Vespa Engine Rebuild

October 25th, 2012 wheels

It's now 7 weeks after the end of the Scooter Cannonball and I just finished a full engine rebuild on the P200 and took it for a couple of laps around Potomac Park in DC.

On the last day of the Cannonball I put a hole through my piston and decided rather than just install a new piston I would rebuild the whole engine just to make sure there weren't bits of piston down in the engine and I'm glad I did. After taking everything apart there was a very fine sludge/sand in the crank case and it was in the flywheel side bearing which caused it to make a wonderful grinding sound when it spun. Also someone had advanced the ignition timing on the bike and that's what probably caused the piston to blow. Very tempted to tear apart and rebuild any bike I buy at this point because you never know what the hell was done to it beforehand. And while I had the cases split and the engine off the bike here's everything that ended up getting replaced.

I'd estimate the total time it took me was about 40 hours or so and now I've got 470 miles of break in left since it's pretty much a new engine at this point so no whacking the throttle for a month. The bikes feels snappier, but I'll wait to really push it and find out how fast it actually is in the CORSA this fall.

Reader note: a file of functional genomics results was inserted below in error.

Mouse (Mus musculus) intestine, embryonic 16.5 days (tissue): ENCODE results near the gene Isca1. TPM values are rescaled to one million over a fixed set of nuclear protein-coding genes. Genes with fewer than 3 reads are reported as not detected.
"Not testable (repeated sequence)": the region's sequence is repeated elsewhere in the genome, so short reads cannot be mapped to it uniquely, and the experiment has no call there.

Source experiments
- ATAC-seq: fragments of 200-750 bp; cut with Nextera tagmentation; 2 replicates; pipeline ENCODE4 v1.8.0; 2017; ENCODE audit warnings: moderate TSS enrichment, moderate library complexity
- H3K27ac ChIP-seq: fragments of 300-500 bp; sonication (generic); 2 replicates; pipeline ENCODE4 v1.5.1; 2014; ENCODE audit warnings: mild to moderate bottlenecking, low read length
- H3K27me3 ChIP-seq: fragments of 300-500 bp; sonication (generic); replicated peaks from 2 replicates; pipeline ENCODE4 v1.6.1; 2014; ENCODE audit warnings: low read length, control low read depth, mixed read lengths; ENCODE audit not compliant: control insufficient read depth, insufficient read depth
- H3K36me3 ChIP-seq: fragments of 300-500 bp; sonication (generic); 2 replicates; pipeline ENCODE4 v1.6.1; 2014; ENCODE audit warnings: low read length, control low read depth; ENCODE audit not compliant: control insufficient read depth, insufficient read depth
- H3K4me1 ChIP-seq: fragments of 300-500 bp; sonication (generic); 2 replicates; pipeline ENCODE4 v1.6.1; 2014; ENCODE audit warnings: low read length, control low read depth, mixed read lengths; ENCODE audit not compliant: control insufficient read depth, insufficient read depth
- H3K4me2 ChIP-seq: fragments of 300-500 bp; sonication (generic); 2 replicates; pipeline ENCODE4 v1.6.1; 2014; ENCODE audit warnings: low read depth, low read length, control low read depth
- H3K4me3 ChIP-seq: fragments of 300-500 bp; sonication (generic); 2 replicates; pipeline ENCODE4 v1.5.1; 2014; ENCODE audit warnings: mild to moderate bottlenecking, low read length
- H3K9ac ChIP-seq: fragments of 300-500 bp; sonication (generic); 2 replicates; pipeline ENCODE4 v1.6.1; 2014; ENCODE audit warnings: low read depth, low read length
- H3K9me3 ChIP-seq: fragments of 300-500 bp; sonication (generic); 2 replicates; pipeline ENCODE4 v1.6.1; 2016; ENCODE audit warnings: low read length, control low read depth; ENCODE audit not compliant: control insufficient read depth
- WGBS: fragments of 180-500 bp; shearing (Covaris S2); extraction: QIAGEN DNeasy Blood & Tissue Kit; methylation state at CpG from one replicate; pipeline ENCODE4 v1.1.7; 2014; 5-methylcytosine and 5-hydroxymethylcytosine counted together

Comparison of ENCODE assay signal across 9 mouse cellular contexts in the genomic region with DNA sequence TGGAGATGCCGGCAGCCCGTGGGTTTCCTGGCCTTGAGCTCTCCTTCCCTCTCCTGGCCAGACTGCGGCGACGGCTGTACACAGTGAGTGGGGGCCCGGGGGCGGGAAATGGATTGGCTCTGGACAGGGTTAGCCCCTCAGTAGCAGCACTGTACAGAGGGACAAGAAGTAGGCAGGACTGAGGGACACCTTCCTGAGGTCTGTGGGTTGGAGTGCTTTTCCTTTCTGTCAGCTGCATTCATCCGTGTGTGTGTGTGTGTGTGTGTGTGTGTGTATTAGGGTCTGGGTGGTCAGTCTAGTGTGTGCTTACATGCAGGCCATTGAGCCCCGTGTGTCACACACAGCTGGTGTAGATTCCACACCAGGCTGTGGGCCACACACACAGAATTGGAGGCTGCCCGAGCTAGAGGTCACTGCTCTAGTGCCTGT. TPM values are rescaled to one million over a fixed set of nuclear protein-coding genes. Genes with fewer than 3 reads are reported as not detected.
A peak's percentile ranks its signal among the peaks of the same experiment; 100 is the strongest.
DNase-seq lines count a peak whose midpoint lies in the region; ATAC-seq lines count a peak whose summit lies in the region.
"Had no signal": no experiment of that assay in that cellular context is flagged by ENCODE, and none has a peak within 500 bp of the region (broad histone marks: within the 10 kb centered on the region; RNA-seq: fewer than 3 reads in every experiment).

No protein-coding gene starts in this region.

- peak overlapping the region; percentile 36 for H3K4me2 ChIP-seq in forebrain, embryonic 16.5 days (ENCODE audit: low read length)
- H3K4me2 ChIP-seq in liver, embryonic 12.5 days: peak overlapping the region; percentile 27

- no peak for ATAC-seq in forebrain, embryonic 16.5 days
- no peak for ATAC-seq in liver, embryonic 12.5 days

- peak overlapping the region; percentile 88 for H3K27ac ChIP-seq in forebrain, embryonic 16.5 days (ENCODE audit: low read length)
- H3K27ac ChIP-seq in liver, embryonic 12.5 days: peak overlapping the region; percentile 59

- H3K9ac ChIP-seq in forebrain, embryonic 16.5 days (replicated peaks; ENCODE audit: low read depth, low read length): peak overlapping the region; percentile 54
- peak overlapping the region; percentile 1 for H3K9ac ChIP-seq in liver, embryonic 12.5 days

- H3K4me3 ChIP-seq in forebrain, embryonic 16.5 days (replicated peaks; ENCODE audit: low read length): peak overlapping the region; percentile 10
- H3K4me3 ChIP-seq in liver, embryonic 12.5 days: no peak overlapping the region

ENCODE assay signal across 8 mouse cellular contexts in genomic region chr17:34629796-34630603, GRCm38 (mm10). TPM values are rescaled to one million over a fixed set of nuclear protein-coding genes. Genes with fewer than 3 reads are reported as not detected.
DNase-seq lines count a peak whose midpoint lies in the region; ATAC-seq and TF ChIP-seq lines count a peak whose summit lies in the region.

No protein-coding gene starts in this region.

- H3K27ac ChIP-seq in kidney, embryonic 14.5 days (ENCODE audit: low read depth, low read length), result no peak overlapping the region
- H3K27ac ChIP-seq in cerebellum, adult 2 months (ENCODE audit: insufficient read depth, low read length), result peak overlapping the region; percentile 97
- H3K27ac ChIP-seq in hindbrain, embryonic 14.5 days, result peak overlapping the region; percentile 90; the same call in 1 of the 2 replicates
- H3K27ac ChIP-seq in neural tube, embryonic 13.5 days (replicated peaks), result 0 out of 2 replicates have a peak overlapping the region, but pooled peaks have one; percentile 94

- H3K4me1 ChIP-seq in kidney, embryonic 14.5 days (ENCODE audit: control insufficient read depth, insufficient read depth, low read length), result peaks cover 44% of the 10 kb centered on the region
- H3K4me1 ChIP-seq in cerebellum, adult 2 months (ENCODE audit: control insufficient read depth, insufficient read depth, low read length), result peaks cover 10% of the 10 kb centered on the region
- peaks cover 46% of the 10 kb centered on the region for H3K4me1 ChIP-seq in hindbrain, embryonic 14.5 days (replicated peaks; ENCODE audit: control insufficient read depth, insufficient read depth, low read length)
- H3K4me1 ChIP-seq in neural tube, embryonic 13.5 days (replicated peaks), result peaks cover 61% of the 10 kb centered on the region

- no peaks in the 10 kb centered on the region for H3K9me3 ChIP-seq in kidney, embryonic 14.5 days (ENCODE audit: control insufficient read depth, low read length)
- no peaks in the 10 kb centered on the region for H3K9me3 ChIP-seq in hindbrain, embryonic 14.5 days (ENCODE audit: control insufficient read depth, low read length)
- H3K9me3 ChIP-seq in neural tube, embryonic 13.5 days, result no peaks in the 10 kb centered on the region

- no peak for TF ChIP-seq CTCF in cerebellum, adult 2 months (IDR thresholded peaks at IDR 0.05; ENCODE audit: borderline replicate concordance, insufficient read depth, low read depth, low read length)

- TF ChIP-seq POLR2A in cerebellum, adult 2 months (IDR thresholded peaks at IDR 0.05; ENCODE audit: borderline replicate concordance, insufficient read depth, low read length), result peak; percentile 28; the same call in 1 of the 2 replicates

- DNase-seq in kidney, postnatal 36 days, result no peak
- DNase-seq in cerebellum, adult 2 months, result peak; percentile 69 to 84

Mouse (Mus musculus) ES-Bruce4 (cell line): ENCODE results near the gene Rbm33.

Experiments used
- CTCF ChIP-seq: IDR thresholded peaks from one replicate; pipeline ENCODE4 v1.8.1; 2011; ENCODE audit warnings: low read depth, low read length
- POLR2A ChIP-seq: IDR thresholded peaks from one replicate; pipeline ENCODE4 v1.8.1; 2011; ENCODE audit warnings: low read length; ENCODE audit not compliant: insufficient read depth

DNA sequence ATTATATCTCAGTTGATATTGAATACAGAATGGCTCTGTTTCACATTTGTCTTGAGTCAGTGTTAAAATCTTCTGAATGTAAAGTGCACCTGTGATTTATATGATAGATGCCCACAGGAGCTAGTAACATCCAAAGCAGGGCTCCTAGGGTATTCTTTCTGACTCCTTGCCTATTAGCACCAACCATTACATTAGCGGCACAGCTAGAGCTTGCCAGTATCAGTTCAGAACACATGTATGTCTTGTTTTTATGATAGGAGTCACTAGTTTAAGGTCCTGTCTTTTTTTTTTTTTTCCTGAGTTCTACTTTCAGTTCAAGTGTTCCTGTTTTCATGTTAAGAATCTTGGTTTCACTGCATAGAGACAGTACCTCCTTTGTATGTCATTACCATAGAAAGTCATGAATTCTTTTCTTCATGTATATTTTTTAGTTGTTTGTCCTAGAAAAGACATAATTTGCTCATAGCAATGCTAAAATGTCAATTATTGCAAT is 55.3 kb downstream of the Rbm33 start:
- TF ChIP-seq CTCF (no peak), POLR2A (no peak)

Below are some photos from the rebuild.

Aaannnndd..... we're off!
Crank case with a new seal and all the piston gunk cleaned out
Left case half with the primary and secondary drive removed
Putting the case halves back together
Cases back together and about to put the clutch cover on
New piston and bored cylinder delivered at work. Notice the old piston in the background serving as perhaps the most kickass paperweight in my entire office
New piston on the connecting rod
Almost fully assembled engine waiting to go back on the bike.
Inaugural ride out to Hains Point

It's been fun riding the Ninja 250 around since it makes a great city bike, but it's damn good to have the Vespa back.